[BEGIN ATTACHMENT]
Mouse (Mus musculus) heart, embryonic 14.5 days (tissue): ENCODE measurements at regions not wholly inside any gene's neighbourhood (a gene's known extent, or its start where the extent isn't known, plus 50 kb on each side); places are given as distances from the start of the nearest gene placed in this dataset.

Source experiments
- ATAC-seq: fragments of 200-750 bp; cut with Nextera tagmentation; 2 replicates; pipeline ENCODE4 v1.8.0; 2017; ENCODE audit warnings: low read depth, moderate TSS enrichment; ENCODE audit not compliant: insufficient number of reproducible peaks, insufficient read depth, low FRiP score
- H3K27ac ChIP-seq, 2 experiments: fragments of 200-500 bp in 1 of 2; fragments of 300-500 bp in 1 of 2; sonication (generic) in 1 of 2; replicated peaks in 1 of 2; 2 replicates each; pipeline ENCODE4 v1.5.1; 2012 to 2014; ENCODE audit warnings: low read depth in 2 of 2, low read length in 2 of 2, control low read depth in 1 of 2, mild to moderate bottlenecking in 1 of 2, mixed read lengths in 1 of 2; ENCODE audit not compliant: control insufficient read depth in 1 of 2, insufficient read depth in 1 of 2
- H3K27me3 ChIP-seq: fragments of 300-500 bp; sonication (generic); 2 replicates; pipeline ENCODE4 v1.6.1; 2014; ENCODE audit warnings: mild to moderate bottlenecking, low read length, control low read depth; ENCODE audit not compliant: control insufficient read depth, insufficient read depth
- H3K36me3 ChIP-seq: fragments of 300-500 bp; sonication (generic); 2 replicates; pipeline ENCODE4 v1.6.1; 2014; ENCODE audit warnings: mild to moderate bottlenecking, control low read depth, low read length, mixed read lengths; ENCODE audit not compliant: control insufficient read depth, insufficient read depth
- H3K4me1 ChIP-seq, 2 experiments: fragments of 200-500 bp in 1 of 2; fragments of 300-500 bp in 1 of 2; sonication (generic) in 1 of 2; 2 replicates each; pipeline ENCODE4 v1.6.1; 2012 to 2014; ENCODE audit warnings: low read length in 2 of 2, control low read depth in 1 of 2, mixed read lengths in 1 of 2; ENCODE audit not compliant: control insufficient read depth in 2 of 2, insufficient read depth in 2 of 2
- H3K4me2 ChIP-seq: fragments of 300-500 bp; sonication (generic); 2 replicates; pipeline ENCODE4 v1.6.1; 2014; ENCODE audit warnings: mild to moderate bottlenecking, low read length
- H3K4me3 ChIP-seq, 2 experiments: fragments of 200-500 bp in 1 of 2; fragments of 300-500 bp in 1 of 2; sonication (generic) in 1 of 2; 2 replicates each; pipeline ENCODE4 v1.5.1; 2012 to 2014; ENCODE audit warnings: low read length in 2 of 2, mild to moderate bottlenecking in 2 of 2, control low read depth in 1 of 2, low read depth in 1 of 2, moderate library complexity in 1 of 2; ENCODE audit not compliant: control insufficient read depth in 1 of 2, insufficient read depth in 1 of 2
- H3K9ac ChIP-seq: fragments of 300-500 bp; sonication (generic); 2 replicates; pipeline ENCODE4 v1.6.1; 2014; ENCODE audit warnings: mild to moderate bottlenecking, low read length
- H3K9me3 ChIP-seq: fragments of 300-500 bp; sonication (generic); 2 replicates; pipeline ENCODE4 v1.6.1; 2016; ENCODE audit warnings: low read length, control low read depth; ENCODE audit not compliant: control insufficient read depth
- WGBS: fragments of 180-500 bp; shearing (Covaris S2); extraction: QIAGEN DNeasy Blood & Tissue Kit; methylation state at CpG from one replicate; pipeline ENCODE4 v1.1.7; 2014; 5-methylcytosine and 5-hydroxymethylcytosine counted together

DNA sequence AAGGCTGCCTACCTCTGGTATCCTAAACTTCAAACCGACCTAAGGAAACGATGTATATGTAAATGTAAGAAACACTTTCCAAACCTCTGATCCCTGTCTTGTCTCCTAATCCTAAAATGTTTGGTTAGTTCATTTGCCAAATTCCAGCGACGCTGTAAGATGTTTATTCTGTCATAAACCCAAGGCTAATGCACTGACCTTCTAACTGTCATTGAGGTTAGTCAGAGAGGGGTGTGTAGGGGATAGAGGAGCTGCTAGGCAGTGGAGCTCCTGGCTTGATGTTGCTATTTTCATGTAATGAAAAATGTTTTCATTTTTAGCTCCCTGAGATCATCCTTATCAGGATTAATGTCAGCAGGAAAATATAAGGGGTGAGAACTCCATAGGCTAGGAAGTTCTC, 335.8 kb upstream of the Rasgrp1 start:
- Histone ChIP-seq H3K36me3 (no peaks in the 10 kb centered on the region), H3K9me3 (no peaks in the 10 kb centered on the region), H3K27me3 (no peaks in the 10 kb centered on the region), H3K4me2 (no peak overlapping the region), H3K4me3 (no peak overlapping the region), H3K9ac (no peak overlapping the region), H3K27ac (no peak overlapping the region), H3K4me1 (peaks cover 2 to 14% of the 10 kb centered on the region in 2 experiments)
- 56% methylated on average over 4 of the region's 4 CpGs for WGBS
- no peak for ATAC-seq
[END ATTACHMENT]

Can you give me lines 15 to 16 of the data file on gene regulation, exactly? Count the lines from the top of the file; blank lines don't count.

- 56% methylated on average over 4 of the region's 4 CpGs for WGBS
- no peak for ATAC-seq